When it comes to new trends and creations, the dance world looks to the Nederlands Dans Theater. The contemporary company from Holland sets standards in dance quality and innovation and places the highest demands on its members. One of these is 29-year-old Aram Hasler, a graduate of ZHdK’s Zurich Dance Academy. A portrait.
BY JUDITH HUNGER
It is 2009 and the occasion is the gala performance of Zurich Dance Academy at the Schauspielhaus Zurich. Aram Hasler dances the “Erdbeeri Mareili,” a short solo to music by Vivaldi, choreographed by Birgit Scherzer. “What, a solo performance of Vivaldi? By a 16-year-old? Will she do justice to the music…?” the audience wonders. What then happens on stage in the following minutes is overwhelming. As soon as the last note has faded away, the audience rises from its seats — utterly thrilled by the experience!
“The girl has a gift from God!” This is how her teachers described Aram already as a five-year-old. And Steffi Scherzer, artistic director of Zurich Dance Academy, has a similar view: “Aram was born to dance, she feels and lives music, has natural grace,” she says, remembering her former pupil. Unwavering hymns of praise. And that’s not all: Aram has played the violin since her youth and wears the black belt in karate. Does this high-flyer also have a dark side? Laughing, she talks about herself as a stubborn person who can also passionately reject something or someone. A guest tutor, for instance, whose lessons did not convince her. Which is why she was summoned to the director’s office at her former dance school.
“Make something of it”
Her years as an apprentice in Zurich were extremely demanding: she was challenged and nurtured, she says. But this hard work bore fruit when she secured one of the most coveted engagements in the scene — at the Nederlands Dans Theater. She began in the junior company NDT 2, the talent factory for dancers aged 17 to 22. She has been a member of NDT 1 since 2011. Nobody talks about technique here anymore, it is simply expected. Expression, interpretation and verve: joining the Dutch company provided exactly what Aram was looking for after her strictly structured training in Zurich.
Nevertheless, entering the professional world was anything but smooth for the young woman from Zurich. Authorship is increasingly demanded, a requirement that needs getting used to, she says. “Make something of it” is a typical instruction from a choreographer to the dancer after the basic steps to the music have been worked out. Satisfying this further demand requires creativity, imagination and enjoying improvisation. Alone in one corner of the studio she tries to rise to each and every challenge, always bearing the choreographer’s signature in mind. “Will it please? Am I on the right track?” This is highly demanding and at the same time highly satisfying. When the magic of a brilliant performance develops into intoxication, “when a choreographer manages to guide me to where movement, music, emotion, time and space become one. Then I exert myself so much — three hundred percent — that I almost vomit after a performance.”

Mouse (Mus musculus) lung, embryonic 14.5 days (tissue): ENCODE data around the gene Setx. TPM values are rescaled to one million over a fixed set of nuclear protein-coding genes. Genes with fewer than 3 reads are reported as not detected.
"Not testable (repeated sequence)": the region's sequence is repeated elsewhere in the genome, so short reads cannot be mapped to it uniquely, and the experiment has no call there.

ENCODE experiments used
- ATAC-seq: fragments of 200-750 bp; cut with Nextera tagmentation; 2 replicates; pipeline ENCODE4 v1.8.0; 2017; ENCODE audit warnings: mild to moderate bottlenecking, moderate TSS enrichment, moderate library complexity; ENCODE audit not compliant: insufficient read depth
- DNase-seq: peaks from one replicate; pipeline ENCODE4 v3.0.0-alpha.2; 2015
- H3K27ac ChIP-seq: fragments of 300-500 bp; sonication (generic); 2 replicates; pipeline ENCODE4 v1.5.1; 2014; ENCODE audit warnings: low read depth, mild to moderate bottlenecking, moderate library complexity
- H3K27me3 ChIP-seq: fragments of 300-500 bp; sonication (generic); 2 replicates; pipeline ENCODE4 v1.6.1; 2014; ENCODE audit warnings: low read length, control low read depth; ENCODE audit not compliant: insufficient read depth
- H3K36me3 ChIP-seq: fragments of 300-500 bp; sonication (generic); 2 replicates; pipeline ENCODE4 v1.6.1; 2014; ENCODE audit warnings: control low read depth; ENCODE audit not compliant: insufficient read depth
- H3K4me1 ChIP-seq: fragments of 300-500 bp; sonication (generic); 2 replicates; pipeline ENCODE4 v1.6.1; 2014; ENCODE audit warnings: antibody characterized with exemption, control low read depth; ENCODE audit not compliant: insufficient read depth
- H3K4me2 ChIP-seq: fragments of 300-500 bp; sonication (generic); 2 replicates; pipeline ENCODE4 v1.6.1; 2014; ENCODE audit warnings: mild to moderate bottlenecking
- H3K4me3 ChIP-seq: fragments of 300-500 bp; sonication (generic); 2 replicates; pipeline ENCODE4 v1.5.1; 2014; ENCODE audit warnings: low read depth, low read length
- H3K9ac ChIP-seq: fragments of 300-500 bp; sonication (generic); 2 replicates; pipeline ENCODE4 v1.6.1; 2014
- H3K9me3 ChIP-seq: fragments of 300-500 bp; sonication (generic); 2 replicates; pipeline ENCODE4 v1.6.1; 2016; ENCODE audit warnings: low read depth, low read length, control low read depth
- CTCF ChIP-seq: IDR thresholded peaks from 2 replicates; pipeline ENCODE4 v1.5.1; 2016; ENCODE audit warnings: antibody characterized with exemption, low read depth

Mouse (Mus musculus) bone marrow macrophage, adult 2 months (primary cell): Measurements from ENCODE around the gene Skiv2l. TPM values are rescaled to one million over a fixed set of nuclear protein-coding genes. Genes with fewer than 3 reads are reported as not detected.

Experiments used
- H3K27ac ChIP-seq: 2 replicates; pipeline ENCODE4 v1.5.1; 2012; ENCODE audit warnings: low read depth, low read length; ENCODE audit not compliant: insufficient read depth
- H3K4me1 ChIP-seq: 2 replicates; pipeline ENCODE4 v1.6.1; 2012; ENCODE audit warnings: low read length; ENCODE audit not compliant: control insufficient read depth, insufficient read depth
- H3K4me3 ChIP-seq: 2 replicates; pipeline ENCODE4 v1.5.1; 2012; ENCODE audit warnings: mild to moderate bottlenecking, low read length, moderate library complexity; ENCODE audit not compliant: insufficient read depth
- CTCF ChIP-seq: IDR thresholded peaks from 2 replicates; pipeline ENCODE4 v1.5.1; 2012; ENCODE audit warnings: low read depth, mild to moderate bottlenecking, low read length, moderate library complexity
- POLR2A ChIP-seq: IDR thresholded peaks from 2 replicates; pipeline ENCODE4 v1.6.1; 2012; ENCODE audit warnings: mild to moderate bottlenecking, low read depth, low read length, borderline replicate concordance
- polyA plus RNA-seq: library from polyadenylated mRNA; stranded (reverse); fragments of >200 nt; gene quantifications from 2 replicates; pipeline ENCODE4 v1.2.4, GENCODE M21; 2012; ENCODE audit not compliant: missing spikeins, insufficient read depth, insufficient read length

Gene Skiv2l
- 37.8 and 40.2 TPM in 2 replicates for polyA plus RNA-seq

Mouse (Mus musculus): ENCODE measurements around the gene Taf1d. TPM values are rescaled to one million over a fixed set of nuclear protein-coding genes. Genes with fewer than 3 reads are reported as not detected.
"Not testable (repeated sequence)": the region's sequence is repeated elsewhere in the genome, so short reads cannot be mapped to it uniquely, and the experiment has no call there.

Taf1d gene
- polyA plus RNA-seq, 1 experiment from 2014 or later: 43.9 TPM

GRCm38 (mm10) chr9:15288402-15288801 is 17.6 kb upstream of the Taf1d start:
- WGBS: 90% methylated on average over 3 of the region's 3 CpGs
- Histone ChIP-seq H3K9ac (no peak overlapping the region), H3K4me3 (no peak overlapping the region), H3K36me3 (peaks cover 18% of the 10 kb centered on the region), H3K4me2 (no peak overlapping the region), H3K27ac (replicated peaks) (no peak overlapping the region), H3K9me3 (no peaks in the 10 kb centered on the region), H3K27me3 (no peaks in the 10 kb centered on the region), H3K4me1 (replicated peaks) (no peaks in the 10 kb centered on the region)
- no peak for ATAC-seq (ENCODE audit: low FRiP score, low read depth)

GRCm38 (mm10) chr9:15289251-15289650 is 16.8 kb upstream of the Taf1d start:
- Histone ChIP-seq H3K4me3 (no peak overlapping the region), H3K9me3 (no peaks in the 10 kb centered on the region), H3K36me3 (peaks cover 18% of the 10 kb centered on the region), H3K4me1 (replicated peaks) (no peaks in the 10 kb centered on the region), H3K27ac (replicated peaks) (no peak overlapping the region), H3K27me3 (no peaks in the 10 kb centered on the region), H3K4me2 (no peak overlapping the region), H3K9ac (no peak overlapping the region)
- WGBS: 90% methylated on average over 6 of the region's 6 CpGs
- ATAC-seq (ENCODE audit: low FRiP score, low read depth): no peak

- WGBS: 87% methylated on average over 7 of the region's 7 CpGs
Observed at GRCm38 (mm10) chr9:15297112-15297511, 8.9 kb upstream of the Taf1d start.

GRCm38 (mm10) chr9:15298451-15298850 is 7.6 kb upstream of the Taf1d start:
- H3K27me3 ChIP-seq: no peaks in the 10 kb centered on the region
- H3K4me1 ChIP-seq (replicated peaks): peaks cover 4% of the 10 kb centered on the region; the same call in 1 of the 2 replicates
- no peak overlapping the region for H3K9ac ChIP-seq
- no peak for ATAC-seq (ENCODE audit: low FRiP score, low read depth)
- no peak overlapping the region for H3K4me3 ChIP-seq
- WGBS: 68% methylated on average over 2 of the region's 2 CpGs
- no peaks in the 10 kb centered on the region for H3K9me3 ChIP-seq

Strategies for body and mind
Aram’s instrument is her body. To withstand the permanent physical and mental pressure, dancers develop their own coping strategies, in a long process of learning and suffering. “Consulting a personal trainer is the latest trend,” she explains. Such “boot camps for dancers” make sense. For choreographers like Ohad Naharin, Hofesh Shechter or Crystal Pite demand a kind of physicality that barely any training prepares dancers for, regardless of stylistic orientation. Aram explains that before every training session, before every performance, she also does special exercises to warm up her joints and strengthen her muscles. Being open to all possible movement languages is her credo, versatility a word she often uses.
When Aram is not touring, her day starts with a one-hour train ride from Amsterdam, where she lives, to The Hague, where the company is based. She uses the time on the train to get some peace and to read. She also finds distraction from dance through watching movies — in the cinema or on Netflix.
And where does she see herself in ten years? She doesn’t know, she says. But she does know one thing for sure: “I would never ever trade my profession for another for anything in the world.”